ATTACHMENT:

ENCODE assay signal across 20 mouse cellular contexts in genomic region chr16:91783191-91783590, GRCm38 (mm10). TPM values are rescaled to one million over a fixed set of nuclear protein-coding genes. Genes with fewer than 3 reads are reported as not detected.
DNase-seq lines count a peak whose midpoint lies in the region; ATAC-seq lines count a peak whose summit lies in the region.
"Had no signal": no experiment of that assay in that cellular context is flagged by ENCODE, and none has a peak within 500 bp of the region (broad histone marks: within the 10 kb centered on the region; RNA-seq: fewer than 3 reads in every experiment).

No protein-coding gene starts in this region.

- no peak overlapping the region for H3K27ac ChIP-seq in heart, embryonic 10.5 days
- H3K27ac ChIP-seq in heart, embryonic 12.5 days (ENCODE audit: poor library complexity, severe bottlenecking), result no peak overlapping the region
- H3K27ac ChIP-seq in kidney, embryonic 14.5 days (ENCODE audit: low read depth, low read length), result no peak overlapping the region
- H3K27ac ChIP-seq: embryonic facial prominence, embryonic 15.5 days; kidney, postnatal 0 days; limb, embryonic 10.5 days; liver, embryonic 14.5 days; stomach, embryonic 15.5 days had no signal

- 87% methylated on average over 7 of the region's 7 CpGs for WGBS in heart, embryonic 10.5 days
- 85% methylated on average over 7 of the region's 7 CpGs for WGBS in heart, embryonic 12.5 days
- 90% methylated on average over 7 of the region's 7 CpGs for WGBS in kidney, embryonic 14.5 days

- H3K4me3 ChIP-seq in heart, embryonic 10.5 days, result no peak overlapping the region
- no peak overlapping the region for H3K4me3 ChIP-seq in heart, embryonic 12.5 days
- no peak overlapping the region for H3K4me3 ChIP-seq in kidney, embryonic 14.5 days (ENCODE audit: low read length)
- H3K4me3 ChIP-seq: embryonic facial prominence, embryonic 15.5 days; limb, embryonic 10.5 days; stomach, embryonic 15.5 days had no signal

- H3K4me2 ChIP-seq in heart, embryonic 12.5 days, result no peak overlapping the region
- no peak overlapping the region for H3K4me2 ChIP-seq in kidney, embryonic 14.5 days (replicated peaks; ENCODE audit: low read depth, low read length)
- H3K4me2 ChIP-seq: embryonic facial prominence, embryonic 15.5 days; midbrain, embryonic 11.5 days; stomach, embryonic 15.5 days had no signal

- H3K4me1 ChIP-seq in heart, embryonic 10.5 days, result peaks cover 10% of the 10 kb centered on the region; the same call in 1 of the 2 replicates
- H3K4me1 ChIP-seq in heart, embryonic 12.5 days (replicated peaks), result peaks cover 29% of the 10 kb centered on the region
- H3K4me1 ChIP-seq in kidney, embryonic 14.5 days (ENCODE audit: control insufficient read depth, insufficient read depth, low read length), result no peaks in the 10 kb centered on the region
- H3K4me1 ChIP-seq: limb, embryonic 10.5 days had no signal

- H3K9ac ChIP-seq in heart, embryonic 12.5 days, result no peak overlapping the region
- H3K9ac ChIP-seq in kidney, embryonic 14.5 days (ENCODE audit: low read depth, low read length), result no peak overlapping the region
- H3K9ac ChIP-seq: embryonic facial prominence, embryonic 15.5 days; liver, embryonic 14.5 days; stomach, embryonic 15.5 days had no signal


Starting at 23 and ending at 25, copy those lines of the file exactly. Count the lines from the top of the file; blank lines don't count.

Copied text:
- H3K9ac ChIP-seq in heart, embryonic 12.5 days, result no peak overlapping the region
- H3K9ac ChIP-seq in kidney, embryonic 14.5 days (ENCODE audit: low read depth, low read length), result no peak overlapping the region
- H3K9ac ChIP-seq: embryonic facial prominence, embryonic 15.5 days; liver, embryonic 14.5 days; stomach, embryonic 15.5 days had no signal